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Tip #375: How to Choose Verbs for Effective Learning Objectives

Tip #375: How to Choose Verbs for Effective Learning Objectives

On May 16, 2011, Posted by , In curriculum design, By ,, , With Comments Off on Tip #375: How to Choose Verbs for Effective Learning Objectives

“Begin with the end in mind.”Stephen R. Covey

Learning objectives should explain in specific, observable and measurable terms what the learners will do to (a) learn specific skills and (b) demonstrate that they have learned them. This entails using active verbs that are sufficiently clear that they do not require additional verbs to explain what they mean. If the verbs are vague, the trainer will have no way to verify if the desired learning has occurred.

Unfortunately, it is very common to see lesson plans with learning objectives that use verbs that are vague and unclear, stating that the learners will: “know” or “understand” certain knowledge or skills. Without a second more active verb to clarify what the desired learning behavior is, it is not possible to measure or validate what has been learned.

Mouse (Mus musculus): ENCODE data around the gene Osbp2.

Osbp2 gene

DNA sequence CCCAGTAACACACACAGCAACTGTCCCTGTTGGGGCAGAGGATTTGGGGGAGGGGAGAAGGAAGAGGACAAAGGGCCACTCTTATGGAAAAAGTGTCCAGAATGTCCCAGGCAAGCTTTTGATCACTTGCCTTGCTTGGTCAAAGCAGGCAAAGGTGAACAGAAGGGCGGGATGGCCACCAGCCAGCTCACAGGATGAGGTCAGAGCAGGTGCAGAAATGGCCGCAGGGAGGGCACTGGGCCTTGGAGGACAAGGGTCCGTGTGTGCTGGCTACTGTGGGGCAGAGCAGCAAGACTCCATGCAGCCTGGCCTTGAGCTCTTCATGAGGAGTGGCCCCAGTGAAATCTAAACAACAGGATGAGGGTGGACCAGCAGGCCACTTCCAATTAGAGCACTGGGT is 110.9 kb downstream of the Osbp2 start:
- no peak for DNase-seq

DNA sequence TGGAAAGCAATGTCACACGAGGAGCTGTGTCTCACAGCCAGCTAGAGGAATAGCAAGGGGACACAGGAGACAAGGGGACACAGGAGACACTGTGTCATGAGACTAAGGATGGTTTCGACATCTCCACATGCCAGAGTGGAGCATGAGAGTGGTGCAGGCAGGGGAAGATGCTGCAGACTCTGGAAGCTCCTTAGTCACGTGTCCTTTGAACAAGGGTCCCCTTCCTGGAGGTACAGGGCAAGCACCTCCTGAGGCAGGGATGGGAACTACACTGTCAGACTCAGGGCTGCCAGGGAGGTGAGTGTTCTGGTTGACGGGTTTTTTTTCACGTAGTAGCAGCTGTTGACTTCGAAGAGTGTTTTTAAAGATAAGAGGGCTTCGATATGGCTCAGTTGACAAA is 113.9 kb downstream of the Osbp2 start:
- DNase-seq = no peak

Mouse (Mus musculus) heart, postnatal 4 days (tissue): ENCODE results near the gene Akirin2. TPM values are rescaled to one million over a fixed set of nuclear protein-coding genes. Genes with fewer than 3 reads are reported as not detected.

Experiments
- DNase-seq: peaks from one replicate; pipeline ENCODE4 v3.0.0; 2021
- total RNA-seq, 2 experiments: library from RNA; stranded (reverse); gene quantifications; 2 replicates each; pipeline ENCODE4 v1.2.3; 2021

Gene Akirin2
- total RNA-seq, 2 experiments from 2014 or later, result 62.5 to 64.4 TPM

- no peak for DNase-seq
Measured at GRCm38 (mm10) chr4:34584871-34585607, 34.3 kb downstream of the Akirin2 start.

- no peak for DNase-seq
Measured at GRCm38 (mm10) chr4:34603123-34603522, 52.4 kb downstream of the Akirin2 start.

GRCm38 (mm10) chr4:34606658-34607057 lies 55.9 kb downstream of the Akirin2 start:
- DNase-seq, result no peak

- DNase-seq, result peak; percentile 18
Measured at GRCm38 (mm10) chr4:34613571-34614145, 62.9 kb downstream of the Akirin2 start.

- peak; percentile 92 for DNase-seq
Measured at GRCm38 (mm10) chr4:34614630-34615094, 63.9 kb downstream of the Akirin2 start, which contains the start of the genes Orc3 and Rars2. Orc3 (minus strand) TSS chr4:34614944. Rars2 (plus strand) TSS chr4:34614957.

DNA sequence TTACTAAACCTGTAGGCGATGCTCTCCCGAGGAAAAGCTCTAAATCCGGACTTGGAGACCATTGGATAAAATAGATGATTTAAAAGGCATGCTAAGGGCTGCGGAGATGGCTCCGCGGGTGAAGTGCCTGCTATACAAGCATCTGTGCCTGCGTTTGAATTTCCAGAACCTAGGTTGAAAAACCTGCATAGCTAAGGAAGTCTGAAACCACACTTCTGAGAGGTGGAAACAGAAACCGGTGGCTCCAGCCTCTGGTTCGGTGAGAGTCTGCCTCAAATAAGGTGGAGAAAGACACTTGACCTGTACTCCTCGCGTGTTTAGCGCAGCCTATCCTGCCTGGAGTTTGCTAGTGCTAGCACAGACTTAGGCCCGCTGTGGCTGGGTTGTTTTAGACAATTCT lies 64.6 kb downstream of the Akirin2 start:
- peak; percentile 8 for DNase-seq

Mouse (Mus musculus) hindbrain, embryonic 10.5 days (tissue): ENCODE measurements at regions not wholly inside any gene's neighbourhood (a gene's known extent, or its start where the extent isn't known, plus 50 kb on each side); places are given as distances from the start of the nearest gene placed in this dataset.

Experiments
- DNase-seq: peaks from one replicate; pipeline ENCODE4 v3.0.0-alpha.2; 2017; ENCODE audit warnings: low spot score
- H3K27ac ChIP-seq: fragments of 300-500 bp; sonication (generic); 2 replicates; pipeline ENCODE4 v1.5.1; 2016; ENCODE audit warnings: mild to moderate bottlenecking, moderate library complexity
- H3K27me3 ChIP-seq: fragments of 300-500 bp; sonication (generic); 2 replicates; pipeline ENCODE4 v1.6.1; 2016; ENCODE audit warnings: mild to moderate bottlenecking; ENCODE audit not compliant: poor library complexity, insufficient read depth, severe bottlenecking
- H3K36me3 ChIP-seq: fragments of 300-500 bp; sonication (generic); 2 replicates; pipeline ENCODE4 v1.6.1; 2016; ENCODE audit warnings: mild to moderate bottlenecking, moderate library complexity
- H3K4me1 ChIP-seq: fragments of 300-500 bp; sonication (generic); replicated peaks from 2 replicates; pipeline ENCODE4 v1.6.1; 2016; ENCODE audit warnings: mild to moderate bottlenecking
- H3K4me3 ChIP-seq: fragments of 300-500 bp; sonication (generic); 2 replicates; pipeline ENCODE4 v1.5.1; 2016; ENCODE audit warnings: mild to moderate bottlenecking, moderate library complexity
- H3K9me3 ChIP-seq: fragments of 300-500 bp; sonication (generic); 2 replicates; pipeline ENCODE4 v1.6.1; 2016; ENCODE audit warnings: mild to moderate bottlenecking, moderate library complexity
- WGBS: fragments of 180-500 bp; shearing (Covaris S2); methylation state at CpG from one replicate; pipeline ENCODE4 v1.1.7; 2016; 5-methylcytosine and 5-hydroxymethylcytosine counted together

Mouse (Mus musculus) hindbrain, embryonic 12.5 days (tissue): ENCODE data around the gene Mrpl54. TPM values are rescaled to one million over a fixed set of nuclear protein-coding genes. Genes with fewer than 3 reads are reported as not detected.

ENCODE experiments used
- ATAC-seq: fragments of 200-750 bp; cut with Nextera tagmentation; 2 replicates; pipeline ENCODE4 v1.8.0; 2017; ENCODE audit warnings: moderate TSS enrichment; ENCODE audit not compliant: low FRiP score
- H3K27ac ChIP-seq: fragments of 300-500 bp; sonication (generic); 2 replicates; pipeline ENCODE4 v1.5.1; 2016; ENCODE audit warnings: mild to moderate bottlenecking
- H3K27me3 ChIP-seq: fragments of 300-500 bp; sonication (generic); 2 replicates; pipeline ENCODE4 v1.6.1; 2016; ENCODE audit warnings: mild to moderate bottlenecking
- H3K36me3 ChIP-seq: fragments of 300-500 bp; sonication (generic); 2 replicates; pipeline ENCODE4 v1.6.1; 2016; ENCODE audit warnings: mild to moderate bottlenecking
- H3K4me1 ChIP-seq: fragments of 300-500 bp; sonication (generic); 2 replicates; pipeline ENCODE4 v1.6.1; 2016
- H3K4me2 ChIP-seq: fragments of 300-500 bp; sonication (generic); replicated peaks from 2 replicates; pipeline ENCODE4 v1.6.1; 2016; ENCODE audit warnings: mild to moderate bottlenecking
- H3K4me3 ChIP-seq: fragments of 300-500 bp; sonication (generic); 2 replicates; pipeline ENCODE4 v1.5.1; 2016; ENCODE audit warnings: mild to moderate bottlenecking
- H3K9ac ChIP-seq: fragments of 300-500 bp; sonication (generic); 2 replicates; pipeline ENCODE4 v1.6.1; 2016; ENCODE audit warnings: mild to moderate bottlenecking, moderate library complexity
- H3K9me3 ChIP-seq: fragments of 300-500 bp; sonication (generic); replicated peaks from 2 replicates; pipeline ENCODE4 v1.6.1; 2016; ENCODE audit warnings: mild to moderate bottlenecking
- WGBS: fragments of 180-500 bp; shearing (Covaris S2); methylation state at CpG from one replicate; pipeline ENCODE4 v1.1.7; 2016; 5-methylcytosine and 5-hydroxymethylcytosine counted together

A trainer cannot tell by looking at a learner who is passively sitting if that learner actually “knows” or “understands” anything. The only way to determine if a learner “knows” or “understands” content is to have that learner do something with that content: for example,” explain” what it means or “demonstrate” how to use it.

The verbs “explain” and “demonstrate” describe specific actions that the learner will take. Because they are actions, they can be observed. Because they are specific actions, they are also measurable.

When a learner “explains” what a word means or a procedure involves, the trainer can listen to that explanation. The trainer can also measure whether the learner’s description is accurate.

When a learner “demonstrates” a skill, the trainer can observe the demonstration and measure how well the learner performs the skill.

A learning objective needs to be specific, observable and measurable. A verb is too vague to be used in a learning objective if it requires another verb to explain what it really means. In addition to “know” and “understand,” there are a number of other verbs that fall into this category and should be avoided, such as:

1. process

2. care

3. learn

4. worry

5. sense

6. believe

7. be aware

8. empathize

9. think

10. remember

11. feel

12. perceive

13. assume

14. try

15. see

16. focus

17. consider

18. be familiar with

19. appreciate

20. explore

Ensure that learning objectives are specific, observable and measurable. Use active verbs that are sufficiently clear that they do not require additional verbs to explain what they mean.

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